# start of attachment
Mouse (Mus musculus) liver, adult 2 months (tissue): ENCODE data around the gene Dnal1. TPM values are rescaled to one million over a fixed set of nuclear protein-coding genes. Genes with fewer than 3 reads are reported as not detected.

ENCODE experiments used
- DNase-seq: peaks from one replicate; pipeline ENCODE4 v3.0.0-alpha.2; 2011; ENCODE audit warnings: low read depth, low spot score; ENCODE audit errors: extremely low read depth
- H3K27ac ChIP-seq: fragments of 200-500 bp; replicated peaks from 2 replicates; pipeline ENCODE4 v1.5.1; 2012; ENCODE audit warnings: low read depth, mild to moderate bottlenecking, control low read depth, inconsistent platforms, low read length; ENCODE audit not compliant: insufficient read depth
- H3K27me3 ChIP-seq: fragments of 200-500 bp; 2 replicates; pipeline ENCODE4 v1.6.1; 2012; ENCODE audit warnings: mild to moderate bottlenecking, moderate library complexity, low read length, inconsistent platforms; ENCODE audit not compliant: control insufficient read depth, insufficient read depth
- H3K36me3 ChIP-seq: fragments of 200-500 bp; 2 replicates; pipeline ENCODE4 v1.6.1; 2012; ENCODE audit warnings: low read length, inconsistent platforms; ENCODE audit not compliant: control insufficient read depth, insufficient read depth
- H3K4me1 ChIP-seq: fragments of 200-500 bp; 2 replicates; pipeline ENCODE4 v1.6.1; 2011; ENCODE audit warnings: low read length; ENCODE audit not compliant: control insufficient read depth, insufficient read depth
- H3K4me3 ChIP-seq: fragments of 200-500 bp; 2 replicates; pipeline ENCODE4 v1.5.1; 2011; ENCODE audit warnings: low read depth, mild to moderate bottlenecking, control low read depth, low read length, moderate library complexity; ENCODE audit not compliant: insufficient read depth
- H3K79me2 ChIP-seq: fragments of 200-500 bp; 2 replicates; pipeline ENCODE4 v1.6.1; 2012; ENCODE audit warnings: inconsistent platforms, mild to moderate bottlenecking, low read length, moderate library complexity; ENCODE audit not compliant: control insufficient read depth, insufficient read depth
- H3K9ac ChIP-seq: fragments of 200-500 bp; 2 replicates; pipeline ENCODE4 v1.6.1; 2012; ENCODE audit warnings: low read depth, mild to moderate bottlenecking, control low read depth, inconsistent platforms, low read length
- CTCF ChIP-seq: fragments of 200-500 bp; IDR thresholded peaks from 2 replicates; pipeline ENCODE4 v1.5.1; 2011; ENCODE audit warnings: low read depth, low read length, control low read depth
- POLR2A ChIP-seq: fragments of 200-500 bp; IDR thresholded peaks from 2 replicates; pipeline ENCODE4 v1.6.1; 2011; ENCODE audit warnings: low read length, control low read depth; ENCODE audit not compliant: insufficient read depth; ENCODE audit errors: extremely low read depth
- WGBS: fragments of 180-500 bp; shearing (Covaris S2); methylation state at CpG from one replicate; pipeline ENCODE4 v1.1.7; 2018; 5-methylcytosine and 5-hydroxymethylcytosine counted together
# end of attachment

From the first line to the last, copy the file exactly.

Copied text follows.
Mouse (Mus musculus) liver, adult 2 months (tissue): ENCODE data around the gene Dnal1. TPM values are rescaled to one million over a fixed set of nuclear protein-coding genes. Genes with fewer than 3 reads are reported as not detected.

ENCODE experiments used
- DNase-seq: peaks from one replicate; pipeline ENCODE4 v3.0.0-alpha.2; 2011; ENCODE audit warnings: low read depth, low spot score; ENCODE audit errors: extremely low read depth
- H3K27ac ChIP-seq: fragments of 200-500 bp; replicated peaks from 2 replicates; pipeline ENCODE4 v1.5.1; 2012; ENCODE audit warnings: low read depth, mild to moderate bottlenecking, control low read depth, inconsistent platforms, low read length; ENCODE audit not compliant: insufficient read depth
- H3K27me3 ChIP-seq: fragments of 200-500 bp; 2 replicates; pipeline ENCODE4 v1.6.1; 2012; ENCODE audit warnings: mild to moderate bottlenecking, moderate library complexity, low read length, inconsistent platforms; ENCODE audit not compliant: control insufficient read depth, insufficient read depth
- H3K36me3 ChIP-seq: fragments of 200-500 bp; 2 replicates; pipeline ENCODE4 v1.6.1; 2012; ENCODE audit warnings: low read length, inconsistent platforms; ENCODE audit not compliant: control insufficient read depth, insufficient read depth
- H3K4me1 ChIP-seq: fragments of 200-500 bp; 2 replicates; pipeline ENCODE4 v1.6.1; 2011; ENCODE audit warnings: low read length; ENCODE audit not compliant: control insufficient read depth, insufficient read depth
- H3K4me3 ChIP-seq: fragments of 200-500 bp; 2 replicates; pipeline ENCODE4 v1.5.1; 2011; ENCODE audit warnings: low read depth, mild to moderate bottlenecking, control low read depth, low read length, moderate library complexity; ENCODE audit not compliant: insufficient read depth
- H3K79me2 ChIP-seq: fragments of 200-500 bp; 2 replicates; pipeline ENCODE4 v1.6.1; 2012; ENCODE audit warnings: inconsistent platforms, mild to moderate bottlenecking, low read length, moderate library complexity; ENCODE audit not compliant: control insufficient read depth, insufficient read depth
- H3K9ac ChIP-seq: fragments of 200-500 bp; 2 replicates; pipeline ENCODE4 v1.6.1; 2012; ENCODE audit warnings: low read depth, mild to moderate bottlenecking, control low read depth, inconsistent platforms, low read length
- CTCF ChIP-seq: fragments of 200-500 bp; IDR thresholded peaks from 2 replicates; pipeline ENCODE4 v1.5.1; 2011; ENCODE audit warnings: low read depth, low read length, control low read depth
- POLR2A ChIP-seq: fragments of 200-500 bp; IDR thresholded peaks from 2 replicates; pipeline ENCODE4 v1.6.1; 2011; ENCODE audit warnings: low read length, control low read depth; ENCODE audit not compliant: insufficient read depth; ENCODE audit errors: extremely low read depth
- WGBS: fragments of 180-500 bp; shearing (Covaris S2); methylation state at CpG from one replicate; pipeline ENCODE4 v1.1.7; 2018; 5-methylcytosine and 5-hydroxymethylcytosine counted together